Cybermedlife - Therapeutic Actions Organic Farming

Organic farmers use of wild food plants and fungi in a hilly area in Styria (Austria). 📎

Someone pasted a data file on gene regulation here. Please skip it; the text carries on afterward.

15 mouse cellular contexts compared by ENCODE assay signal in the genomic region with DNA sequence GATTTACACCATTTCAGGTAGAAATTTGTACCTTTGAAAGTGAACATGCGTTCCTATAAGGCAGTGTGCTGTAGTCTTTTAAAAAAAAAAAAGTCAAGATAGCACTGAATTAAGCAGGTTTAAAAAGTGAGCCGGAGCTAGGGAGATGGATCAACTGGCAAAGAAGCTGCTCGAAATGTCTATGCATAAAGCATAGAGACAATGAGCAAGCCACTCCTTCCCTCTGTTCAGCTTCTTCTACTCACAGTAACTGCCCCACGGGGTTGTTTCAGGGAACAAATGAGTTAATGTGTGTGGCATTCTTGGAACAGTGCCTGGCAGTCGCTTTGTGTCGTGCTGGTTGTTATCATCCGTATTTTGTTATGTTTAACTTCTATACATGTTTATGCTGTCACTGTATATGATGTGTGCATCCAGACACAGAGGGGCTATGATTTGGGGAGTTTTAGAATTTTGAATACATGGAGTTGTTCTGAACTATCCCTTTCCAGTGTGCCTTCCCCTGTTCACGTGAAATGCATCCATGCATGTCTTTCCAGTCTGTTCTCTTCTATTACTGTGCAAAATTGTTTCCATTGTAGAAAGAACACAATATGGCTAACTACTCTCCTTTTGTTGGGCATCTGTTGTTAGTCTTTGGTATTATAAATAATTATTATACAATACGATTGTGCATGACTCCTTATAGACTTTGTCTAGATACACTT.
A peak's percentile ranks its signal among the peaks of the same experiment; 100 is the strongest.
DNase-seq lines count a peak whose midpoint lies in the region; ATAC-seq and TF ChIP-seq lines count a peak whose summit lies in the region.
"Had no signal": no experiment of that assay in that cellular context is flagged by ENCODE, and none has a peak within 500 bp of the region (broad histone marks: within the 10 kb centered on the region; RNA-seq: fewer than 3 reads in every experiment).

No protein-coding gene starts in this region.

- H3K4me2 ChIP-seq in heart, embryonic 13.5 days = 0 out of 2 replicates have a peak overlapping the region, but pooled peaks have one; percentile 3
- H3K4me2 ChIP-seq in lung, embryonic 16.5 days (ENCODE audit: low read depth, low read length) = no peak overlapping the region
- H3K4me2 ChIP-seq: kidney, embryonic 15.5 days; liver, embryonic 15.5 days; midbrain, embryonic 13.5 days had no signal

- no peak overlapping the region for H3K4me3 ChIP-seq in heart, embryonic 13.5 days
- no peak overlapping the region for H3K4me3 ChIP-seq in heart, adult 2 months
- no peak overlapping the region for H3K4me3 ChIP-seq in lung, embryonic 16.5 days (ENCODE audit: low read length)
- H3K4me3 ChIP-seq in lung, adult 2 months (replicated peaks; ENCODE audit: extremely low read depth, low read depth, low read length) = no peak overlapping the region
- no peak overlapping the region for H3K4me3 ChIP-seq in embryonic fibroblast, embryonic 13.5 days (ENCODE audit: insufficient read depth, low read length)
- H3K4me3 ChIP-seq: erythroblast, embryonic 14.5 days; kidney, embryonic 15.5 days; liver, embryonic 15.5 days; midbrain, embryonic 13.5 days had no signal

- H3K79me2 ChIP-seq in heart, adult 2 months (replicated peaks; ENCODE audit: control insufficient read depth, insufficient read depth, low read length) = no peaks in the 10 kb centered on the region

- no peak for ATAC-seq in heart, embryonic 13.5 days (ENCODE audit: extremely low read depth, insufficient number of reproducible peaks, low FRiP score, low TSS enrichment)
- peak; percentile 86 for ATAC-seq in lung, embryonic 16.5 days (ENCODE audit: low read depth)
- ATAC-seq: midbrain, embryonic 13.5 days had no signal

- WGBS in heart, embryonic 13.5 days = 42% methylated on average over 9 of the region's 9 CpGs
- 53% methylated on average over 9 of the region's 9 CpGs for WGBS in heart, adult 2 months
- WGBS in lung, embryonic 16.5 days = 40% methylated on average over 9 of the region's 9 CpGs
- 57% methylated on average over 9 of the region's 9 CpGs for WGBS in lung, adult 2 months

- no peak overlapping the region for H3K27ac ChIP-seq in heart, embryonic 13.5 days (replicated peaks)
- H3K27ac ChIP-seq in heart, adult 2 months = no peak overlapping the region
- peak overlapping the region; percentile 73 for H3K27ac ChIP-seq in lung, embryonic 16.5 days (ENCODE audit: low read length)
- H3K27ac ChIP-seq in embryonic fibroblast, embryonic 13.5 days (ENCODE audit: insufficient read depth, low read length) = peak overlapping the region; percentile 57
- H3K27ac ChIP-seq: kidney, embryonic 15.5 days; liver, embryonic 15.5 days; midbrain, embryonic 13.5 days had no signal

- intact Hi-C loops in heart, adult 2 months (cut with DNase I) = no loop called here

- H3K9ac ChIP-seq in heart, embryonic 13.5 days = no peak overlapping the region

Abstract Title: Organic farmers use of wild food plants and fungi in a hilly area in Styria (Austria). Abstract Source: J Ethnobiol Ethnomed. 2010 ;6:17. Epub 2010 Jun 21. PMID: 20565945 Abstract Author(s): Christoph Schunko, Christian R Vogl Article Affiliation: Working Group: Knowledge Systems and Innovations, Division of Organic Farming, Department for Sustainable Agricultural Systems, University of Natural Resources and Applied Life Sciences (BOKU), Gregor-Mendel Strasse 33, 1180 Vienna, Austria. This email address is being protected from spambots. You need JavaScript enabled to view it. Abstract: BACKGROUND: Changing lifestyles have recently caused a severe reduction of the gathering of wild food plants. Knowledge about wild food plants and the local environment becomes lost when plants are no longer gathered. In Central Europe popular scientific publications have tried to counter this trend. However, detailed and systematic scientific investigations in distinct regions are needed to understand and preserve wild food uses. This study aims to contribute to these investigations. METHODS: Research was conducted in the hill country east of Graz, Styria, in Austria. Fifteen farmers, most using organic methods, were interviewed in two distinct field research periods between July and November 2008. Data gathering was realized through freelisting and subsequent semi-structured interviews. The culinary use value (CUV) was developed to quantify the culinary importance of plant species. Hierarchical cluster analysis was performed on gathering and use variables to identify culture-specific logical entities of plants. The study presented was conducted within the framework of the master's thesis about wild plant gathering of the first author. Solely data on gathered wild food species is presented here. RESULTS: Thirty-nine wild food plant and mushroom species were identified as being gathered, whereas 11 species were mentioned by at least 40 percent of the respondents. Fruits and mushrooms are listed frequently, while wild leafy vegetables are gathered rarely. Wild foods are mainly eaten boiled, fried or raw. Three main clusters of wild gathered food species were identified: leaves (used in salads and soups), mushrooms (used in diverse ways) and fruits (eaten raw, with milk (products) or as a jam). CONCLUSIONS: Knowledge about gathering and use of some wild food species is common among farmers in the hill country east of Graz. However, most uses are known by few farmers only. The CUV facilitates the evaluation of the culinary importance of species and makes comparisons between regions and over time possible. The classification following gathering and use variables can be used to better understand how people classify the elements of their environment. The findings of this study add to discussions about food heritage, popularized by organizations like Slow Food, and bear significant potential for organic farmers. Article Published Date : Jan 01, 2010